Mounting evidence of genocide of Rohingyas in Myanmar, says rights group
Myanmar denies citizenship to the Rohingyas, a Muslim minority - considering them illegal immigrants from Bangladesh - and imposes multiple restrictions on them including restrictions on their movement. US Secretary of State Rex Tillerson on Wednesday is scheduled to visit Myanmar to meet with the country's de facto leader Aung San Suu Kyi to discuss the conflict.
A human rights organization reported Wednesday "mounting evidence" of genocide of the Rohingya Muslim minority in western Myanmar's Rakhine State.
Fortify Rights documented "widespread and systematic attacks on Rohingya civilians" in two army operations launched after the armed attacks by Rohingya insurgents in October 2016 and August 2017.
According to the witnesses in the report, "Myanmar Army soldiers and civilian perpetrators slit throats; burned victims alive, including infants and children; beat civilians to death; raped and gang raped women and children. State security forces opened fire on men, women, and children at close range and at a distance and from land and helicopters."
"These crimes thrive on impunity and inaction," Matthew Smith, Chief Executive Officer of Fortify Rights, said in a statement.
The Secretary of State of the United States on Wednesday is scheduled to visit Myanmar to meet with the country's de facto leader Aung San Suu Kyi to discuss the Rohingya crisis.
Rex Tillerson is slated to arrive in Naypyidaw to meet with members of the Myanmar government and the armed forces to propose actions and address the humanitarian crisis in the State of Rakhine and to offer US support in the democratic transition of the Asian country.
The top US diplomat will travel from Manila, where the summit of the Association of Southeast Asian Nations (ASEAN) culminated on Tuesday.
In a meeting with Aung San Suu Kyi in the Philippine capital, Tillerson had raised the need to end violence and find a peaceful solution to the conflict.
"(Tillerson) express concerns over the violence and insecurity affecting the Rohingya and other local populations and discuss ways to help (Myanmar) end the crisis and chart a productive way forward," a State Department spokesperson told reporters in Manila on Tuesday.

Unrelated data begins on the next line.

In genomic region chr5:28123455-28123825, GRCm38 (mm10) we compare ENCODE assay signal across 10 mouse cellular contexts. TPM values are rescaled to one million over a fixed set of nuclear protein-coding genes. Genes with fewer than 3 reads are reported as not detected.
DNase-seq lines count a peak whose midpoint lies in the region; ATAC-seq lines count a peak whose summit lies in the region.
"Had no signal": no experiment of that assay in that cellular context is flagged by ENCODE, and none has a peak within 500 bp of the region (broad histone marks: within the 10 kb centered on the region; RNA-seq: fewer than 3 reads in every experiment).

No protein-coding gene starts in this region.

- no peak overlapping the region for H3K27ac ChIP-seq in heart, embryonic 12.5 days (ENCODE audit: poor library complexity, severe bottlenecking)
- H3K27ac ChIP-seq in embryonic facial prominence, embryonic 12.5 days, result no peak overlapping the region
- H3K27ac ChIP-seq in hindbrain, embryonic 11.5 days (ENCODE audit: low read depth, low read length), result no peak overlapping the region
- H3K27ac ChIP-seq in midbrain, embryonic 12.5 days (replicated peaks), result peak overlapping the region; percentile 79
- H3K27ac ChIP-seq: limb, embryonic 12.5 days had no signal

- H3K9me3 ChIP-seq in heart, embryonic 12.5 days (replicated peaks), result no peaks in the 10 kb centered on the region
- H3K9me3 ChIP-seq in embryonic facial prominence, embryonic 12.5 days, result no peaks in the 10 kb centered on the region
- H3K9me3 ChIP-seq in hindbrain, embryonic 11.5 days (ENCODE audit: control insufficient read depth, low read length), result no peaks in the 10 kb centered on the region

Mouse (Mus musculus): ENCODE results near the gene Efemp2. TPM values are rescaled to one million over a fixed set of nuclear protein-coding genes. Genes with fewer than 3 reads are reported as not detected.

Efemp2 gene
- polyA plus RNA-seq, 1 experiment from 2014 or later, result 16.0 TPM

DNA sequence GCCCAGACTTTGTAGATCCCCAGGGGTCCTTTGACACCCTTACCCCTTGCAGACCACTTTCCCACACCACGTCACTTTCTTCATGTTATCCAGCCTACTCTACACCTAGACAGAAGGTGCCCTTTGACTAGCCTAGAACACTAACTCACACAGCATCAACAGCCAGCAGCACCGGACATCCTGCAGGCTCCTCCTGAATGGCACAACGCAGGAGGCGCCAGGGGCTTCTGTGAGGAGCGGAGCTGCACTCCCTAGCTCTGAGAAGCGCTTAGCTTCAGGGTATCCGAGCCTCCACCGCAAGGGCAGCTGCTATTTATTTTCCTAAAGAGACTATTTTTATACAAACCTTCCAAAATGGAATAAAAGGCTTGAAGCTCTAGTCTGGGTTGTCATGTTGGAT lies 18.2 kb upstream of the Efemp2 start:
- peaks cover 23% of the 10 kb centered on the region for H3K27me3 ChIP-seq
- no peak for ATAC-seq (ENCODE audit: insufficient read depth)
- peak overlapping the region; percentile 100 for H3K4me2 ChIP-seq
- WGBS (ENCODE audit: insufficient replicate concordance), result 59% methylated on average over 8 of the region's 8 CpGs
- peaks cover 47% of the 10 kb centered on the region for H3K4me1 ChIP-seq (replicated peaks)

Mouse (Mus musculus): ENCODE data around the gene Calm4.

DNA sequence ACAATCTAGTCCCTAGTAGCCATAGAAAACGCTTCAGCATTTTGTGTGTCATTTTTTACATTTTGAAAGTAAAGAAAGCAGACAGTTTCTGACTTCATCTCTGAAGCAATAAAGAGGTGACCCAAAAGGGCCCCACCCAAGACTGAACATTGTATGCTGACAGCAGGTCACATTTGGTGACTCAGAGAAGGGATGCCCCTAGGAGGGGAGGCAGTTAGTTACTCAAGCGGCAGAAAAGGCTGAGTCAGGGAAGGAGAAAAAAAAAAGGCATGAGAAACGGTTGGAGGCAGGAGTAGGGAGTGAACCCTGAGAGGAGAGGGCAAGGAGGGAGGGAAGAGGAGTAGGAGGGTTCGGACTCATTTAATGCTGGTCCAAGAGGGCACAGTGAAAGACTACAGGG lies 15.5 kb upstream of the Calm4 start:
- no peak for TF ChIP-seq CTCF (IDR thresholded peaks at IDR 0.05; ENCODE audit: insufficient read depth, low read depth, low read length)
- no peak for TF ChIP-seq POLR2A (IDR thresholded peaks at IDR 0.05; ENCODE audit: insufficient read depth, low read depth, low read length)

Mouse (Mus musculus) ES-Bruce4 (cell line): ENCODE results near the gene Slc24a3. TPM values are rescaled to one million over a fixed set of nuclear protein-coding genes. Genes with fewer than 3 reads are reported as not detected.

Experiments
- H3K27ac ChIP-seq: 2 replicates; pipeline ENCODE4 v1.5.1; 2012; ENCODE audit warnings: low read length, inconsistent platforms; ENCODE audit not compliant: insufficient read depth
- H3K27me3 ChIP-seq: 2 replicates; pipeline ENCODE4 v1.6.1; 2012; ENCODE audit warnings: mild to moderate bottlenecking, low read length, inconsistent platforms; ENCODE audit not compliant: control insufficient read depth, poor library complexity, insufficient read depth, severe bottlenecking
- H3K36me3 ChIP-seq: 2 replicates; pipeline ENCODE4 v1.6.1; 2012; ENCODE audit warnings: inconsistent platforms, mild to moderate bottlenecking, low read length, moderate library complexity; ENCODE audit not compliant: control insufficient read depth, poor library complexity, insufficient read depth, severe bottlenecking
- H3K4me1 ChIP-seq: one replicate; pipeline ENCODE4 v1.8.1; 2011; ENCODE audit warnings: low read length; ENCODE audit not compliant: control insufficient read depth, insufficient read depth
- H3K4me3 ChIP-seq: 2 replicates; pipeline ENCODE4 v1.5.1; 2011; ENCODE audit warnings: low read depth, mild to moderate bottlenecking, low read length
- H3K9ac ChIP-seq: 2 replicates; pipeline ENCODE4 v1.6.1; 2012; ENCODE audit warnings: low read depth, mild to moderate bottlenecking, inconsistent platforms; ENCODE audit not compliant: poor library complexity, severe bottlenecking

In Manila, Suu Kyi also met with United Nations Secretary-General Antonio Guterres, who demanded a guaranteed access of humanitarian aid in Rakhine and the safe and voluntary return of refugees who have fled to Bangladesh since the conflict broke out on Aug. 25.
More than 600,000 people have fled to the neighboring Bangladesh after the army launched an offensive in the north of the western Rakhine State in response to the attacks by a group of Rohingya insurgents on security posts in late August.
The Myanmar army denied abuses against the Rohingyas, including murders and rapes, during its operations in Rakhine, despite the UN High Commissioner for Human Rights terming the situation "ethnic cleansing."
In Naypyidaw, Tillerson will also meet with the head of the armed forces, Min Aung Hlaing.
The US lifted sanctions against Myanmar after the last military junta dissolved and transferred the power to a civilian government, which was made up of former generals who initiated a process of democratic reforms in 2011.
Suu Kyi took up the reins of the government in 2016 after her party National League for Democracy won a landslide victory, the first free elections in the country after half a century of military regime.
Measures proposed in the report to the international community to put an end to the violence include "sanctions on the individuals responsible for crimes in Rakhine State, instituting an arms embargo on Myanmar, and referring the situation to the International Criminal Court."
"Condemnations aren't enough. Without urgent international action towards accountability, more mass killings are likely," Smith added.
The Myanmar army has denied committing abuses against the Rohingya during its campaign in Rakhine despite the United Nations High Commissioner for Human Rights Zeid Raad Al Hussein describing the situation as a "textbook example of ethnic cleansing."
The latest military offensive in Rakhine has led over 600,000 people to flee from Rakhine, where around one million Rohingyas lived before the crisis, and take refuge in camps in Bangladesh.
Another 120,000 Rohingyas have been living in camps for displaced people in Rakhine since the outbreak of sectarian violence in 2012 between the minority and the Buddhist majority in the state.
Myanmar denies citizenship to the Rohingyas - considering them illegal immigrants from Bangladesh - and imposes multiple restrictions on them including restrictions on their movement.